Mobile network operator, Vodacom yesterday 24 January 2012, unveiled the completed Vodafone Site Solutions Innovation Centre, the first ever 6-star Green Star SA rated building in South Africa, at its head office in Midrand.
The Green Building Council of South Africa rating validates the centre as the greenest building in Africa.
Speaking at the official launch of the building, Vodacom CEO, Pieter Uys highlighted the opportunity for companies to use their own sector technology and expertise to find solutions to meet critical social, environmental and governance challenges.
The Centre is a carbon neutral building that will house a team of 12 experts who will look at technological ways to reduce the company's carbon footprint across the globe as well as reduce the cost of rolling out and maintaining cellular networks.
The concept started with an idea to create a centre to speed up the development of Vodafone's sustainability goals to meet the group's target of reducing global CO2 emissions by 50% by 2020, and to achieve a 20% carbon intensity reduction target for emerging markets by March 2015.
Vodafone chose to create this Innovation Centre in South Africa because it is, in many respects, both an emerging and developed economy. This particular location would help the group achieve its targets in a more consolidated and focused manner.
"Our objectives really address two core strategic deliverables; one being our commitment to reducing our carbon footprint and the other to reduce operational costs while increasing enterprise value across the company. We firmly believe that the Vodafone Site Solutions Innovation Centre will drive the delivery of these objectives, not only for Vodacom in South Africa, but also for the broader global group," says Uys.
What makes this building so environmentally ahead of the curve are the following elements:
Recycling: Wherever possible, demolition material from the site has been reused or recycled.
Structure of building: The project reduced the amount of concrete used in the foundations and sub structure by 34%.
Energy efficiency: Usage of the Solyndra photovoltaic panels reduced the wind load, absolute weight and ultimately the total amount of wood and structural material required for the roof.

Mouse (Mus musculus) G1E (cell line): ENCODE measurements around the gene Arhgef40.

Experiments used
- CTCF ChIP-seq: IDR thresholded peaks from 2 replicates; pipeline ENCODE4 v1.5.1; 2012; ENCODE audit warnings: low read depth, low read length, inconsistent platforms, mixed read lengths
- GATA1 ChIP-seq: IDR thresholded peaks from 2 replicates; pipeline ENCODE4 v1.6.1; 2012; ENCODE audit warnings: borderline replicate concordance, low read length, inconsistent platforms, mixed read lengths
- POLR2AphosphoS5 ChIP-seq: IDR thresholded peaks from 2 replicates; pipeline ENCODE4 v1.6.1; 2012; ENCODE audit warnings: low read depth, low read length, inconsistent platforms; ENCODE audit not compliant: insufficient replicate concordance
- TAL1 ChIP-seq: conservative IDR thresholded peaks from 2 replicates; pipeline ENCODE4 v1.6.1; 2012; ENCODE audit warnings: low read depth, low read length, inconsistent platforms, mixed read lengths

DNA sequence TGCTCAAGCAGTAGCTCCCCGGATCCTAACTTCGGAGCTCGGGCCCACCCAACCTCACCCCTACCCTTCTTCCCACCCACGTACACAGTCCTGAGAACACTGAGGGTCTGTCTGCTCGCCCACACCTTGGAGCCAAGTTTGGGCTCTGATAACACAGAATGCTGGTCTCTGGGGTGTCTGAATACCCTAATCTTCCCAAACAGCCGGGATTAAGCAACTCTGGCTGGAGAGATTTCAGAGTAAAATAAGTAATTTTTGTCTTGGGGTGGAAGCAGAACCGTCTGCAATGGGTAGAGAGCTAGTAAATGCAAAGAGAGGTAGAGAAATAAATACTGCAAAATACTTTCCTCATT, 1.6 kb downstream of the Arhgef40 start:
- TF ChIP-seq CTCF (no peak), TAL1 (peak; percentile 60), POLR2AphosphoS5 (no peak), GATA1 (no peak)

Water efficiency: Efficient water fixtures and fittings have been installed resulting in significant savings in water consumption.
Indoor environmental quality: The mechanical air conditioning, heating and ventilation system is designed to deliver 2 500 litres/second of fresh air to the office during normal operations, and 1 250 litres/second of fresh air in heating mode.
Emissions: The chiller uses Lithium Bromide as the refrigerant which has both a zero Ozone Depleting Potential (ODP) and a zero Greenhouse Warming Potential. All thermal insulants have an Ozone Depleting Potential (ODP) of zero.
As a proof point of its commitment to developing sustainable technology that remains at the forefront of the mobile industry, Vodafone and its local partner Vodacom, have already started making some significant inroads.
In November last year, they developed an environmentally focused hybrid cell tower that uses a combination of solar, wind and fuel cell technology. This cell tower was used to connect delegates at COP17 in Durban late last year.
A community power programme was also launched that showed how mobile operators can bridge the energy divide in communities without power, by oversupplying base stations in that area with renewable energy which can be diverted to critical points within the community.
The community power initiative could become a game changer for rural areas that have no access to power. As power is being supplied to the community high school, it also increases the quality of education in an area.
Both projects are a good example of how a sustainable approach can reduce both environmental impact and operational costs while increasing the tangible and intangible value of a company.